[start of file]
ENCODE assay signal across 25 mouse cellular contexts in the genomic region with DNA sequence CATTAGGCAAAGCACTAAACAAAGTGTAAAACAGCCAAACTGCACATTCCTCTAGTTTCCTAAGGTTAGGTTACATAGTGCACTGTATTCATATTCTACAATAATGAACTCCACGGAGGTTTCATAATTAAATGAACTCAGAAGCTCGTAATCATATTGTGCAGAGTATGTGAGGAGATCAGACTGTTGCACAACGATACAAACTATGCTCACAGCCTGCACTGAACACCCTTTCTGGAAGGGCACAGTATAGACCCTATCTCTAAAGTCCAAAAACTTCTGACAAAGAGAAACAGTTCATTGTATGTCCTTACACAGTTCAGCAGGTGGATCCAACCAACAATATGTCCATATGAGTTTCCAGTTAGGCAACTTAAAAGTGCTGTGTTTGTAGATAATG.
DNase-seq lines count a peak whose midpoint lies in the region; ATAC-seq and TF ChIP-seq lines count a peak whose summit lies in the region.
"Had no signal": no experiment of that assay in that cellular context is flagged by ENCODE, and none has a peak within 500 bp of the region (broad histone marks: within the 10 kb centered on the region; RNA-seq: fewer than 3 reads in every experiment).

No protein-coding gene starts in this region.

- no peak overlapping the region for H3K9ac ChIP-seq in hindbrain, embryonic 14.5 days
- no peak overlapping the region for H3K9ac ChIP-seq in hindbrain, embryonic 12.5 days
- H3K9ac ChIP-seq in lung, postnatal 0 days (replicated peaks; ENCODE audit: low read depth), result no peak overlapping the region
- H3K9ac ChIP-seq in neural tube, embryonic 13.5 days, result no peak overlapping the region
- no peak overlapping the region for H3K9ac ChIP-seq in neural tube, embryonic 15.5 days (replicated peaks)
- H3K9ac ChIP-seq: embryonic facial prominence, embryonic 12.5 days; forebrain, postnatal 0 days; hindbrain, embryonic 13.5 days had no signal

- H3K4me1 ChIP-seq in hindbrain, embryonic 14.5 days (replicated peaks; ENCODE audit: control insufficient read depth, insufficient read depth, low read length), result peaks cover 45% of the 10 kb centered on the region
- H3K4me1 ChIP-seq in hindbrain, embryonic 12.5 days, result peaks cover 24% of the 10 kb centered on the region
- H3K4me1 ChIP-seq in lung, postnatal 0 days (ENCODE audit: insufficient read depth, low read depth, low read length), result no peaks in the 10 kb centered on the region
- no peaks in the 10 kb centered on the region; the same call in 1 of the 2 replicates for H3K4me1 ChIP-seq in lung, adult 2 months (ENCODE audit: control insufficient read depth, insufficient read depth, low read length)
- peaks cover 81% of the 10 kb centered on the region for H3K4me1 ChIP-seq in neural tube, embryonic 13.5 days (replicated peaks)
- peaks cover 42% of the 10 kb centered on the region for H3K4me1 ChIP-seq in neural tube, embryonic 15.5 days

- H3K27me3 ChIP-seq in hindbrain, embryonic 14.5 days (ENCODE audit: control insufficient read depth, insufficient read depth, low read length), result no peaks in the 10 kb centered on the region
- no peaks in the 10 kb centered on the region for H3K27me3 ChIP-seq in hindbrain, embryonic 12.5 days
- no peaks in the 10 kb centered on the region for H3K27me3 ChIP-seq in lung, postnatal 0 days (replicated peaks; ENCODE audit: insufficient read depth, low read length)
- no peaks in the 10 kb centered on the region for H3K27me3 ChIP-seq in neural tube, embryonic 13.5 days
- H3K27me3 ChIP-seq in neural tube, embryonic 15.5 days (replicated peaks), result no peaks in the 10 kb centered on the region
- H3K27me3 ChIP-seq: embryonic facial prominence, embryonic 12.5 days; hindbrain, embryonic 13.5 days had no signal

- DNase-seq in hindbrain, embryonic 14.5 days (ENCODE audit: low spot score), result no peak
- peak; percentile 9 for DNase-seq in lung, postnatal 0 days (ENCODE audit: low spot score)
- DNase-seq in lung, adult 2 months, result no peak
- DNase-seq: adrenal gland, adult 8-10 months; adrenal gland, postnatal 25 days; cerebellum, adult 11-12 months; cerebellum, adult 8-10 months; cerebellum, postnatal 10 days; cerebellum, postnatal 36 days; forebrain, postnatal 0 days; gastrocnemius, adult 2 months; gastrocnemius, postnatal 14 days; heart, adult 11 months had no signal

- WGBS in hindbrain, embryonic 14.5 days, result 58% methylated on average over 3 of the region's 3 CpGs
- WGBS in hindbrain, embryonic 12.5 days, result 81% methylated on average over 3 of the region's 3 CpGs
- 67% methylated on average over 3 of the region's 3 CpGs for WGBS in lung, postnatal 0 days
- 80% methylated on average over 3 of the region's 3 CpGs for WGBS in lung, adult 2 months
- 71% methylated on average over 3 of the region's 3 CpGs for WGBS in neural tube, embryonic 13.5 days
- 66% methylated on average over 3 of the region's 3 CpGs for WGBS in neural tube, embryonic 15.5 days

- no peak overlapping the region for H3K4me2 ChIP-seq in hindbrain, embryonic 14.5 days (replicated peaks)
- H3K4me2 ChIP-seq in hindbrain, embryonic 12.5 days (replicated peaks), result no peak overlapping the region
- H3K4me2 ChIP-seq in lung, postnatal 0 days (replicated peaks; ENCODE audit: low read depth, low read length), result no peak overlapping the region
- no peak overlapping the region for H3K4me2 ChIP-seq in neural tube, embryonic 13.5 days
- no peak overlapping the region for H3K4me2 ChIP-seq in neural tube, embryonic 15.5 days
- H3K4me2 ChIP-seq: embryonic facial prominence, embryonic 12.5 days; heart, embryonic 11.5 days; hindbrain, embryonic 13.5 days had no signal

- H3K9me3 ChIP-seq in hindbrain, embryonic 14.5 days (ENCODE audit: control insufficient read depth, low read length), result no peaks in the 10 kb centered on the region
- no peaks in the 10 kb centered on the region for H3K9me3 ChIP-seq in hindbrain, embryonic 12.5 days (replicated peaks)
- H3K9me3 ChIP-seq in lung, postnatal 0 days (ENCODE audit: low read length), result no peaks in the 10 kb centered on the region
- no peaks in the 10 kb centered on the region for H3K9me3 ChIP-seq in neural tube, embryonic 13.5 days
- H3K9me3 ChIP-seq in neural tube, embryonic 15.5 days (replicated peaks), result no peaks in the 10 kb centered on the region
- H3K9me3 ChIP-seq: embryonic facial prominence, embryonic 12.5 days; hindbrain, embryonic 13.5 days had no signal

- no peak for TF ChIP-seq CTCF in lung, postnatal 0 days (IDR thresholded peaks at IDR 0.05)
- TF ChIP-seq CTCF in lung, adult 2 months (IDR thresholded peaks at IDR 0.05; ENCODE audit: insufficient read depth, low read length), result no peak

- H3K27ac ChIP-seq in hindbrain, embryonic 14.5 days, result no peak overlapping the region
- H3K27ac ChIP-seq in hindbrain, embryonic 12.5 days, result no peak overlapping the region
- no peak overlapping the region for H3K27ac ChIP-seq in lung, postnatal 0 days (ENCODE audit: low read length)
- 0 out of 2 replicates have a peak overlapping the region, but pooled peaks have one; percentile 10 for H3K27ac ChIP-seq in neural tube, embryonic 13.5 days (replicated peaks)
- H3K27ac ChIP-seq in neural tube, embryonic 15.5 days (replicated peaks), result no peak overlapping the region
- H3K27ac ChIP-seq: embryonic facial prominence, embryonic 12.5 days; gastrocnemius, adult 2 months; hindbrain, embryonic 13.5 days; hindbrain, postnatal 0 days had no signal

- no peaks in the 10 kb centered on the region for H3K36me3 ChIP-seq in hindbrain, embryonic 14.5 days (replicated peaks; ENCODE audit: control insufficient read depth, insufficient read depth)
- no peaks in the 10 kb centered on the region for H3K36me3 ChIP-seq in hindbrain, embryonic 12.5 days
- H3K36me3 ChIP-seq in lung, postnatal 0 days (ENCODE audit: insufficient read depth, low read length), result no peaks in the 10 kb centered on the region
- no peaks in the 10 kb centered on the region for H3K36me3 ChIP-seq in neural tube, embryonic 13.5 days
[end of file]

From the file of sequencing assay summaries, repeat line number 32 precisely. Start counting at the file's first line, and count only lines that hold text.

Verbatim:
- 66% methylated on average over 3 of the region's 3 CpGs for WGBS in neural tube, embryonic 15.5 days